Author Interview With Alexander Elliott

Please introduce yourself and your book(s)

Hello! My name is Alexander Elliott, an indie author living in the USA’s upper Midwest. When I’m not busy writing, you’ll find me reading, cooking, giving to charity, or keeping up with my family. I love chocolate, insist on sending birthday cards, and consider myself an old-school Star Trek fan. 

So far, I have published ten novels in several genres–all available on Amazon. I’m probably best known for Gladstone Shifters, an M/M paranormal wolf shifter series. I also have a science fiction series, Galactic Neighborhood; a medieval dragon fantasy, Rise of the Draman; a bear shifter romance, Bear Creek Christmas; and a contemporary gay romance, Green’s Thumb.  

One of my story-writing goals is to avoid using overused tropes or character elements. After reading some truly awful mashups by various authors, I began crafting my own novels, thinking, “I can write a better story than this!” So, I did. For instance, shifter romances are a dime a dozen these days, but I added unique elements, making the stories familiar, yet fresh. I love changing things up to make them mine and, hopefully, unforgettable to my readers.

Tell us about the characters and relationships in your stories

My characters are looking for the same things: acceptance, unconditional love, and fidelity – whether human or shifter. They are in it for the long haul, even if it takes a while to find the right person. I feature relationships that underscore commitment and monogamy, with happy-ever-afters. Why? Because that’s what most people want and rarely ever find in real life. If experiencing it vicariously for a few hours while reading my story brings pleasure and satisfaction, then we have shared something special.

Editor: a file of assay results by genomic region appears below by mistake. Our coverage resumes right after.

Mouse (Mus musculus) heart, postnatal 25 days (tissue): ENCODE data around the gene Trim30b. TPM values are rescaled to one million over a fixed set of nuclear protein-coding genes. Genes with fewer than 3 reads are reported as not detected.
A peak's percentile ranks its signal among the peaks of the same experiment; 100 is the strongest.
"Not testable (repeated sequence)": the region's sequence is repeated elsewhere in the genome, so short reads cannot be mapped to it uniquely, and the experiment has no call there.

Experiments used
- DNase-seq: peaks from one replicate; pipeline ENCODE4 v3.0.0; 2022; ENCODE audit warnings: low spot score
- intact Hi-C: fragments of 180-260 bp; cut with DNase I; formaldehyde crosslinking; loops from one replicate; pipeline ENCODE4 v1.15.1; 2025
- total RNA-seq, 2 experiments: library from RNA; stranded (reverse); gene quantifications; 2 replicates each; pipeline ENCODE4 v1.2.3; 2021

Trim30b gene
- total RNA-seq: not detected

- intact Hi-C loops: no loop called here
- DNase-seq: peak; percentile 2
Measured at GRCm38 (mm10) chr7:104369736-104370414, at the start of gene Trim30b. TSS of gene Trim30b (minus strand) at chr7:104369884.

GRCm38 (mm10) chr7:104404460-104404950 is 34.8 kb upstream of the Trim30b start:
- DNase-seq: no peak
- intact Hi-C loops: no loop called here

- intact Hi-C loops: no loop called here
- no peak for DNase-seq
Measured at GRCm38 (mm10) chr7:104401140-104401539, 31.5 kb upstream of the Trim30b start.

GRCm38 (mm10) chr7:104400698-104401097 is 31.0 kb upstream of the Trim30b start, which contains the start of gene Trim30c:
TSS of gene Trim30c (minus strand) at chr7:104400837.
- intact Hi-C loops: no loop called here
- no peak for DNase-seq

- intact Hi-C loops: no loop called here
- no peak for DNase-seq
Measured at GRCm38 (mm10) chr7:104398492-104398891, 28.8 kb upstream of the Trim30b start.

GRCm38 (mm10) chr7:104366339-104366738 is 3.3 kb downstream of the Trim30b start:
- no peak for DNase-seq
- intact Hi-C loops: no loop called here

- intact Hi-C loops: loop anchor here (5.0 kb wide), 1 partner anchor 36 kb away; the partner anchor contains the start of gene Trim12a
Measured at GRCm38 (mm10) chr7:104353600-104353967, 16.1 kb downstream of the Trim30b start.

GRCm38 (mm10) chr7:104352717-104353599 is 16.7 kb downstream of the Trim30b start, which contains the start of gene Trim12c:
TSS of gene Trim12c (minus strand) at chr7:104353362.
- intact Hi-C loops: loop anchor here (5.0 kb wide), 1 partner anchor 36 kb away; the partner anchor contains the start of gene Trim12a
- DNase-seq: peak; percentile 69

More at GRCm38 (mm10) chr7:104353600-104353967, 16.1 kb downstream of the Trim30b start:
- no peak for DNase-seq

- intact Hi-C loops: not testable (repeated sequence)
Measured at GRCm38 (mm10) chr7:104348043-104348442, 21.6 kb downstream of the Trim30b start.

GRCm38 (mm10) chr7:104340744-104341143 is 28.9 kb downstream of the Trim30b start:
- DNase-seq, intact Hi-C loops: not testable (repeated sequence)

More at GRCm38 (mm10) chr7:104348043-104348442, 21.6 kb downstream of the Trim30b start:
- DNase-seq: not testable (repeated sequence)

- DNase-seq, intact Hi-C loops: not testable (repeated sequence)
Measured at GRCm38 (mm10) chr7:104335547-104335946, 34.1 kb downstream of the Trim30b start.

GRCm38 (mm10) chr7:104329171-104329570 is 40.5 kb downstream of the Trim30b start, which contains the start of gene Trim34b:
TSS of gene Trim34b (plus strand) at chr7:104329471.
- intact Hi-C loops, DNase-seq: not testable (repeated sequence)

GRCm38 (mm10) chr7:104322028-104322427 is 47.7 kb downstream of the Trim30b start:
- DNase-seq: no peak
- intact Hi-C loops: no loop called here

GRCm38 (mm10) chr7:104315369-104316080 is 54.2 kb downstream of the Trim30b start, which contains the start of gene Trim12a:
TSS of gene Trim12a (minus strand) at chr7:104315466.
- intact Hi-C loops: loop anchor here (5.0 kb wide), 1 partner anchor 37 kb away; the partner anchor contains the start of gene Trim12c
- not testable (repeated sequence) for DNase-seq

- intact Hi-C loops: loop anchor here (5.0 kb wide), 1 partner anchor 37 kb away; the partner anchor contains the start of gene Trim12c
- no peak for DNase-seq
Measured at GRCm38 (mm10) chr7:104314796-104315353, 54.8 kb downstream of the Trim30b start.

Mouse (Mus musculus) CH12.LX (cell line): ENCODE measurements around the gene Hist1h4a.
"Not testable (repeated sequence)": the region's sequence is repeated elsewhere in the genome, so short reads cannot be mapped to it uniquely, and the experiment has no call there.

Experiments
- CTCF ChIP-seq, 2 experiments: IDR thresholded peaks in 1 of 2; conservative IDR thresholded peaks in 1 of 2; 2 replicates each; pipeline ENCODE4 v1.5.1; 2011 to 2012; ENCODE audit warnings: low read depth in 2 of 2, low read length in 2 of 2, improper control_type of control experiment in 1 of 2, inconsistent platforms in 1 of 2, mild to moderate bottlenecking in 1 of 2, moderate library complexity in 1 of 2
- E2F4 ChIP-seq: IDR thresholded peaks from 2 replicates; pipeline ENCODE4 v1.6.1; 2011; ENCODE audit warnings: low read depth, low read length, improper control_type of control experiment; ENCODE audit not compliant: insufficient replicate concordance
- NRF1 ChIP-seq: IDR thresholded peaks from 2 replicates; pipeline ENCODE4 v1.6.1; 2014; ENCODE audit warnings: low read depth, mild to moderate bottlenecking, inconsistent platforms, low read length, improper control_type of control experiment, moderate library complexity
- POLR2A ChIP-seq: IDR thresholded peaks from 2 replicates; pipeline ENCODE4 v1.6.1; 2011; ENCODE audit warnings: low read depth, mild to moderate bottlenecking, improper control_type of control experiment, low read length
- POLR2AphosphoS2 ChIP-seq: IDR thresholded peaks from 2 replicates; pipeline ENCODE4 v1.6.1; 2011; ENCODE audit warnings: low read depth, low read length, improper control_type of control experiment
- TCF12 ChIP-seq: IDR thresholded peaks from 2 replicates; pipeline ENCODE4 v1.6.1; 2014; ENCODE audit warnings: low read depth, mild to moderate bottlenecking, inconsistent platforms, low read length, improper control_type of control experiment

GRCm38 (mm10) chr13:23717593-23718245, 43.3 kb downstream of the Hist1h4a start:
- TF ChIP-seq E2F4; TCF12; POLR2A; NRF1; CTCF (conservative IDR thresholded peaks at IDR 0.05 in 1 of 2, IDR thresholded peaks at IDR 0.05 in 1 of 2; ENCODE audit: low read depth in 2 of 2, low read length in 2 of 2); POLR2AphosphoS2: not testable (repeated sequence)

What lessons could readers learn about real-world relationships from your novel(s)?

Acceptance of flaws and shortcomings, ours and theirs, is crucial to any lasting relationship. Commitment means hard work, sacrifice, and daily forgiveness. If you aren’t willing to put in that kind of effort, it’s better to remain single or unattached.

Outside of romance, I champion the concept of found family as powerful and freeing. Our genes initially bind us together, but as adults, we are free to form other ties that may supplement (or even replace) an undesirable or dangerous family history. And, it makes for relatable and memorable characters.

What real-life relationship experiences, observations or insights have influenced your writing?

I come from a large family of eleven siblings, yet I grew up feeling unloved and adrift. It wasn’t until I divorced and came out in my mid-forties that I began to live authentically, and it’s been quite a ride. My religious faith also greatly influences my writing, though I will be the first to say that the church has failed miserably in its treatment of the LGBT community. Lastly, I have a strong desire to right wrongs and make certain the bad guys receive their comeuppance in my stories (since real life often fails in this regard).

Are there any relationship themes or topics you want to cover in future releases?

One thing I’d like to do is explore romantic relationships within a science fiction story. Let’s just say that there are many possibilities in space, especially when you bring humans in contact with alien beings, worlds, and customs!

My files are chock-full of story ideas: fairytale re-tellings, realistic male pregnancy, interstellar relations, silver romances, and novelized love songs to name a few. I doubt I will live long enough to write even a small portion of them, but it will be fun trying. 

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